Vahanvati cautions against keeping CJI in panel

  • Nagendar Sharma, Hindustan Times, New Delhi
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  • Updated: Nov 26, 2012 00:48 IST

The government’s top law officer — attorney general GE Vahanvati — has cautioned Parliament on its proposed move to include the chief justice of India (CJI) in the high-powered panel to be headed by the prime minister to appoint the CBI director.

GE Vahanvati’s opinion to the Rajya Sabha select committee, which examined the Lokpal bill, has been revealed in the documents tabled along with the report in the House.

His views come at a time when the Congress and the BJP are engaged in a bitter political fight over the appointment of Ranjit Sinha as the new chief of the Central Bureau of Investigation (CBI).

The select committee has recommended that the CBI chief should not be appointed by the government and has proposed that a panel headed by the prime minister, with leader of the opposition in the Lok Sabha and the CJI as its members, should make the selection.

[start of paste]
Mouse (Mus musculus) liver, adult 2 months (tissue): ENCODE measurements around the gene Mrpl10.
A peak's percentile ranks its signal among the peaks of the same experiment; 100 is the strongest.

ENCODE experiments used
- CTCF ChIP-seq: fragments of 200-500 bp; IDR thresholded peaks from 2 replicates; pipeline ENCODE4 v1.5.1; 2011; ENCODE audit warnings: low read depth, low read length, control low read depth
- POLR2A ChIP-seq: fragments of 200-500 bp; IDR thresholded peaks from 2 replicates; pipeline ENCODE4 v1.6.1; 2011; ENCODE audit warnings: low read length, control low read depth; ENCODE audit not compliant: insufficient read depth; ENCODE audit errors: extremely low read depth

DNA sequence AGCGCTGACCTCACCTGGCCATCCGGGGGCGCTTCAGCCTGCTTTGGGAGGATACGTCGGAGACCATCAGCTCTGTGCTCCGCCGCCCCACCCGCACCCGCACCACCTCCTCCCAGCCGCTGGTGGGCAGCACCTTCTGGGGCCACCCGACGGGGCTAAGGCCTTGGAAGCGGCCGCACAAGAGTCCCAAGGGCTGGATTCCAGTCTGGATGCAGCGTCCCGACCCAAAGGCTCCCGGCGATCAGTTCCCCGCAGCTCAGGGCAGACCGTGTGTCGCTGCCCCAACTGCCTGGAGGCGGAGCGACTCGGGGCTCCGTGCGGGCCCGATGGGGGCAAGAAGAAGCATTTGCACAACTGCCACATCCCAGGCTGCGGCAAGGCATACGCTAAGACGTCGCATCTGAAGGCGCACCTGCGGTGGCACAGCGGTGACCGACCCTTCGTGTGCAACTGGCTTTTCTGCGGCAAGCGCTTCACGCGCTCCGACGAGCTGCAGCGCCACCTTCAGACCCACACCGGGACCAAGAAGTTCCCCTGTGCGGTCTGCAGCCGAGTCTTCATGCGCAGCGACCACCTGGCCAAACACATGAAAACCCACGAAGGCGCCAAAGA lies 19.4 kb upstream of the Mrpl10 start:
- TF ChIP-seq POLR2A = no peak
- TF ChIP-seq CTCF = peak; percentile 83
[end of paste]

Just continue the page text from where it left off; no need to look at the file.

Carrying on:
In response to a specific query by the select committee members on whether the CJI should be involved in the appointment of the CBI director, Vahanvati said:“If you ask me, I would say no.”

He also favoured the suggestion of replacing the CJI in the proposed selection panel with the Lokpal chairperson, who was likely to be a retired and not a serving CJI.

“I doubt whether any sitting chief justice of India will agree to be a Lokpal. That is why the option of sitting or retired CJI has been provided for in the bill,” the attorney general said.

The attorney general’s response followed apprehensions by several members of the select panel about a conflicting situation arising in case the CJI was involved in the appointment of the CBI chief, since the Supreme Court being the country’s final court of appeal, might have to adjudicate in matters related to the investigating agency and its director.

Asked by several members about the views of judges getting importance over other members from a non-judicial background in various selection panels, Vahanvati said the principle of majority should be applied in such situations.

“For example, in a collegium (selection panel) where the honorouble CJI or a judge is also a member, they should have a single vote like all other members and not primacy of opinion or dictating the proceedings,” the attorney general said.


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